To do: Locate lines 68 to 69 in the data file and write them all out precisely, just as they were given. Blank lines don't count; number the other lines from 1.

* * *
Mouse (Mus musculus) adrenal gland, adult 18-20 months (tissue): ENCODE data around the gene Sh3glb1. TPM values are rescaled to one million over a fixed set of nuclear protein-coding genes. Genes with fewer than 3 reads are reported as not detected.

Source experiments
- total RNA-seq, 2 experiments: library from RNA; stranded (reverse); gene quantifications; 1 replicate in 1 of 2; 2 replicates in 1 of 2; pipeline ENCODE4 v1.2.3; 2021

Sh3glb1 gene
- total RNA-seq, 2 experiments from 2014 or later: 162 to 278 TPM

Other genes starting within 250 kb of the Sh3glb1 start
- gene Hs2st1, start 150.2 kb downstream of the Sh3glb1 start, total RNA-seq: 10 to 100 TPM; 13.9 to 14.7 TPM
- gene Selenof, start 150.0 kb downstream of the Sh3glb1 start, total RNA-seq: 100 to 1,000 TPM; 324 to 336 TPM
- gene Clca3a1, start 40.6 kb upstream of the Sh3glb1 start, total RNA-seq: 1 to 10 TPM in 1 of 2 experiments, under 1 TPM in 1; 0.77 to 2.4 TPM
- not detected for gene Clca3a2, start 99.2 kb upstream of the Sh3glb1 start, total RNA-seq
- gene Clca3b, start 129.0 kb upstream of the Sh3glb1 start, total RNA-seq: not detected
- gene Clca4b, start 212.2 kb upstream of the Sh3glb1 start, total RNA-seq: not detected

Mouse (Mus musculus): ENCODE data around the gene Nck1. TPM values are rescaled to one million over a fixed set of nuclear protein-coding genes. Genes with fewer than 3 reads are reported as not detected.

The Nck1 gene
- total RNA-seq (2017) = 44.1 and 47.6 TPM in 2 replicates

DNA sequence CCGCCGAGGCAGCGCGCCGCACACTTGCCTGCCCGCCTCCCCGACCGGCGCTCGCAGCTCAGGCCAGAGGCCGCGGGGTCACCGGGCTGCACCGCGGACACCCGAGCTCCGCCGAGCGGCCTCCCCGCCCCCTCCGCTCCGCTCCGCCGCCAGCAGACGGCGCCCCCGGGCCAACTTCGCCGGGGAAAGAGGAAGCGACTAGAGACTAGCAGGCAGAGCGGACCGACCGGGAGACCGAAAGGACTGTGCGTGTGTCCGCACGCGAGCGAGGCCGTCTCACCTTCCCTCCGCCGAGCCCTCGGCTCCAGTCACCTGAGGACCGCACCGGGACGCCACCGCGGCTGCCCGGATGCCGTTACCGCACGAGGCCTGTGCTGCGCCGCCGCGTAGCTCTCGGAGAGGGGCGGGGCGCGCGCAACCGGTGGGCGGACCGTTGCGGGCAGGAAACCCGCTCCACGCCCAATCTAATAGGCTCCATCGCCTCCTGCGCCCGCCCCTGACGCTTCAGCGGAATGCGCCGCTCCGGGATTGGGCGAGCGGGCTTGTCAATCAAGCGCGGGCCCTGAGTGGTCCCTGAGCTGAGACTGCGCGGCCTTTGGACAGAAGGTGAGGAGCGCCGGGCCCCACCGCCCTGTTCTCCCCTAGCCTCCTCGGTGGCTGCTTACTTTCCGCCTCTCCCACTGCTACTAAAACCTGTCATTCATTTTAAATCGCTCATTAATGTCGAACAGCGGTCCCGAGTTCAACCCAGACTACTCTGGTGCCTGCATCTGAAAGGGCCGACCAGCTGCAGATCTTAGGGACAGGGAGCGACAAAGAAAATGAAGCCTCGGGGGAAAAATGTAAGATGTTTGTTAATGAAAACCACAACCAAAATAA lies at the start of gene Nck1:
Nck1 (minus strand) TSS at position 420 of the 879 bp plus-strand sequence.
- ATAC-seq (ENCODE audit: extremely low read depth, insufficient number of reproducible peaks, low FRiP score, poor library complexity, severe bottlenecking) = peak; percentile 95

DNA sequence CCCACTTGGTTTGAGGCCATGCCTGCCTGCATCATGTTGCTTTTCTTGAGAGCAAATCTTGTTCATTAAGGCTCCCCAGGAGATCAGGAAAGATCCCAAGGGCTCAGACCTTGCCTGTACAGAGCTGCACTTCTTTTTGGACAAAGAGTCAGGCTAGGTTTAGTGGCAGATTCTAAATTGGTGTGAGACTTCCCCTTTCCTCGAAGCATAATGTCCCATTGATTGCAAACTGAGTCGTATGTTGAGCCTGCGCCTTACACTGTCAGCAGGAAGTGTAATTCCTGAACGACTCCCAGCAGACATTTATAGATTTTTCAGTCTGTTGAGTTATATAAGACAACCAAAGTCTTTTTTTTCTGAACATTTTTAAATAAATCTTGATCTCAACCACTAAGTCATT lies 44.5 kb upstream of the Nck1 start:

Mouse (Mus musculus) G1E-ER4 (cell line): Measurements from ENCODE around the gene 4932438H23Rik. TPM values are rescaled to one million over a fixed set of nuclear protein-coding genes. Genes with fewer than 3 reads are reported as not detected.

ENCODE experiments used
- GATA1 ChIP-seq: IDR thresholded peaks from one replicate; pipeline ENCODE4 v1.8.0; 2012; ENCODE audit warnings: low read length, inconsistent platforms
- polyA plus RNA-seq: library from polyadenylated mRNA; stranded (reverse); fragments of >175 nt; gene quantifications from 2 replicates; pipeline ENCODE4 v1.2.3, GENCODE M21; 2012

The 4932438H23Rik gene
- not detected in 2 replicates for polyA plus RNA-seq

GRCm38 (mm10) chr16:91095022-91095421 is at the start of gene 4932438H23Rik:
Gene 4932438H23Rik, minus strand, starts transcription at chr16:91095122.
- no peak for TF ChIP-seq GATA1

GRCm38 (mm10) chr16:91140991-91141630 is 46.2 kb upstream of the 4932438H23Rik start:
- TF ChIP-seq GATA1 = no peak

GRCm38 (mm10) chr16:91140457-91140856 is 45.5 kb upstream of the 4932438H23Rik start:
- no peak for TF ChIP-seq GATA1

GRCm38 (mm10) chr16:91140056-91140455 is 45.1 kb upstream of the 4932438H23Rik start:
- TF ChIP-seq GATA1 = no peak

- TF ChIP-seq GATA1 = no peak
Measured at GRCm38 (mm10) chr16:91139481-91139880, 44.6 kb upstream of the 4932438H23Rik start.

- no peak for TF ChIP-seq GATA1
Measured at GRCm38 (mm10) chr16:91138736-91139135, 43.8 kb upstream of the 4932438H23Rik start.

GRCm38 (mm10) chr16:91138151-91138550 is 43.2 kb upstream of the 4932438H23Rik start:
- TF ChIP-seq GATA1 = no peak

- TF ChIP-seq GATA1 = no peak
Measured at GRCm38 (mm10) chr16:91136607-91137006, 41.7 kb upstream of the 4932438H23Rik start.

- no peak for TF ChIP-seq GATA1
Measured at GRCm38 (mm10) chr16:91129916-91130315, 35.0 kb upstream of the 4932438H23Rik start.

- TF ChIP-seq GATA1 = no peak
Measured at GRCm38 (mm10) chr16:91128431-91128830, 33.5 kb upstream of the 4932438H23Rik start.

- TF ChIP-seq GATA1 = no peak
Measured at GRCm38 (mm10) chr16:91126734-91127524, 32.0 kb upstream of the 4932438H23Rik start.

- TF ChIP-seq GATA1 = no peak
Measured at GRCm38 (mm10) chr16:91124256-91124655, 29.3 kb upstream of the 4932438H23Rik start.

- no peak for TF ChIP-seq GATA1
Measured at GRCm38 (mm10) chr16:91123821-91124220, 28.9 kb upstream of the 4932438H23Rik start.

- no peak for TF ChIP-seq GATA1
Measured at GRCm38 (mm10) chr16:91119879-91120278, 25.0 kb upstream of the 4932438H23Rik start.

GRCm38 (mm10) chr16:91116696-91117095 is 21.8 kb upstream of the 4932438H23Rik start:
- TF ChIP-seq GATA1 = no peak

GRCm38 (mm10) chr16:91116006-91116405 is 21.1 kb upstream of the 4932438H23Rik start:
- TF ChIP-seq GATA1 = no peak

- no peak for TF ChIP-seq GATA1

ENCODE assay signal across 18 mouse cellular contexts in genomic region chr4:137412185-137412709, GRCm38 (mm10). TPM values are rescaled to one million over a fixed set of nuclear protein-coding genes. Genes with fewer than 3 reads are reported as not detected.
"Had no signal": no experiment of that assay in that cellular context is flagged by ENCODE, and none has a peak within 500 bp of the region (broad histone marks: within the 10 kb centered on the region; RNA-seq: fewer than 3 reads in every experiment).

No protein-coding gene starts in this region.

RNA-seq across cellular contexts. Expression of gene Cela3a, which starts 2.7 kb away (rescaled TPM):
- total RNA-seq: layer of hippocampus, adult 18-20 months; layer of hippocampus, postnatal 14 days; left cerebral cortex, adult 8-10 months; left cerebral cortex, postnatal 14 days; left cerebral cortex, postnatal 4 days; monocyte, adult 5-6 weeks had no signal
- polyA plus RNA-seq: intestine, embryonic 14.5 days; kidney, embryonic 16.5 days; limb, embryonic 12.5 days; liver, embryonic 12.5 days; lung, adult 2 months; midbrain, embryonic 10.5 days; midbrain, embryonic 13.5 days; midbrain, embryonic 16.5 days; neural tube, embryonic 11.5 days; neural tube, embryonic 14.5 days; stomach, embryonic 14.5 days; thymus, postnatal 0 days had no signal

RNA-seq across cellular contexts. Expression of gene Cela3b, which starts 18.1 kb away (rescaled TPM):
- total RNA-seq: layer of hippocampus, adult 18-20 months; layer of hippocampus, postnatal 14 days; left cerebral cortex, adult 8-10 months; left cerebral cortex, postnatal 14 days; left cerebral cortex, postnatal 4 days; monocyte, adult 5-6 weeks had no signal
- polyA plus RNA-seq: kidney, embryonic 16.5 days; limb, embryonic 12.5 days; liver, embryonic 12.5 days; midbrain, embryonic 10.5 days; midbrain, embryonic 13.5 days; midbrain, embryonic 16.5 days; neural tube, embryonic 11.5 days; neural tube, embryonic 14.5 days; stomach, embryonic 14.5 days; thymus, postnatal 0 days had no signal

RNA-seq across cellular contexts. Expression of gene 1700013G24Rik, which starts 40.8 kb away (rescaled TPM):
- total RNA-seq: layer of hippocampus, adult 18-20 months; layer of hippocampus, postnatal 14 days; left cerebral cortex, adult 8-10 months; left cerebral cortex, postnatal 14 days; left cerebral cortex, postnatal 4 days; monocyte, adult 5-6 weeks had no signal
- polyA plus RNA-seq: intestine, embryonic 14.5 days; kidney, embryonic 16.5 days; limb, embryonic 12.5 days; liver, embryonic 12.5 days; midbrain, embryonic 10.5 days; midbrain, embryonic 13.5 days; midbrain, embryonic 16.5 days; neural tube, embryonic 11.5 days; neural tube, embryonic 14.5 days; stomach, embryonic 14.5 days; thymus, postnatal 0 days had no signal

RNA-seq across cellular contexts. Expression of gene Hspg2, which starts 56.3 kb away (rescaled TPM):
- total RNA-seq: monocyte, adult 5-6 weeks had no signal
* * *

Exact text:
- polyA plus RNA-seq: kidney, embryonic 16.5 days; limb, embryonic 12.5 days; liver, embryonic 12.5 days; midbrain, embryonic 10.5 days; midbrain, embryonic 13.5 days; midbrain, embryonic 16.5 days; neural tube, embryonic 11.5 days; neural tube, embryonic 14.5 days; stomach, embryonic 14.5 days; thymus, postnatal 0 days had no signal

RNA-seq across cellular contexts. Expression of gene 1700013G24Rik, which starts 40.8 kb away (rescaled TPM):